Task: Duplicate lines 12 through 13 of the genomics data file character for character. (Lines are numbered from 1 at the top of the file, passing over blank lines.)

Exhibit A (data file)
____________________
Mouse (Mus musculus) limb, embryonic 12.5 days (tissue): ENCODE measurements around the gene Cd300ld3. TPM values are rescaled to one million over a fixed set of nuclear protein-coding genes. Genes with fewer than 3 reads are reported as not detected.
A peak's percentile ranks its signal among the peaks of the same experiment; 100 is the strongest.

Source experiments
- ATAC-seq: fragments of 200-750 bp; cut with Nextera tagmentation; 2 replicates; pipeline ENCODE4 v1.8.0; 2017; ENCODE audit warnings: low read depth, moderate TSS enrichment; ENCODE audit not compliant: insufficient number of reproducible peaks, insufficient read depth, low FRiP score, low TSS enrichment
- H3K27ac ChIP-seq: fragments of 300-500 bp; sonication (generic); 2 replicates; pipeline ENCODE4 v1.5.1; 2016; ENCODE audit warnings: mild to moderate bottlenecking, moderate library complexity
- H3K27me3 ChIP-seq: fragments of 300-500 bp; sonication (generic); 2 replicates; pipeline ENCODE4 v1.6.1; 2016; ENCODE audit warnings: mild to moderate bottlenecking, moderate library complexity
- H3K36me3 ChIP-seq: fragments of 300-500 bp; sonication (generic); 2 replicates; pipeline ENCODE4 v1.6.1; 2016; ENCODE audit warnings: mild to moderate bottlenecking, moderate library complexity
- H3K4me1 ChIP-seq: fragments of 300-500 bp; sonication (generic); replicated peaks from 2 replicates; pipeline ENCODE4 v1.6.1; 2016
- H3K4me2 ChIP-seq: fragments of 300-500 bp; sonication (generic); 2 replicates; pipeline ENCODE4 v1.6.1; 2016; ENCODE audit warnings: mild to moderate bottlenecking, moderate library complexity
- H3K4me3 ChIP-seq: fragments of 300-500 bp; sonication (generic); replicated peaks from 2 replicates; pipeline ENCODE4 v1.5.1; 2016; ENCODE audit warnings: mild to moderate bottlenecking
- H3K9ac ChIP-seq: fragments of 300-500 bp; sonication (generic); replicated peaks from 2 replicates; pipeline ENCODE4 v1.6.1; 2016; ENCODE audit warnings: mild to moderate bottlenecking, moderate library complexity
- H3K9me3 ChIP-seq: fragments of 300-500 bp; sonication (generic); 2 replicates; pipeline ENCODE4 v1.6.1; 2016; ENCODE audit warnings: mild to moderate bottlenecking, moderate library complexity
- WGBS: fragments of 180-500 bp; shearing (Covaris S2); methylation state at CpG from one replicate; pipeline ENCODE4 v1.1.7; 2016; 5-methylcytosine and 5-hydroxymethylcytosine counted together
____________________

- H3K9me3 ChIP-seq: fragments of 300-500 bp; sonication (generic); 2 replicates; pipeline ENCODE4 v1.6.1; 2016; ENCODE audit warnings: mild to moderate bottlenecking, moderate library complexity
- WGBS: fragments of 180-500 bp; shearing (Covaris S2); methylation state at CpG from one replicate; pipeline ENCODE4 v1.1.7; 2016; 5-methylcytosine and 5-hydroxymethylcytosine counted together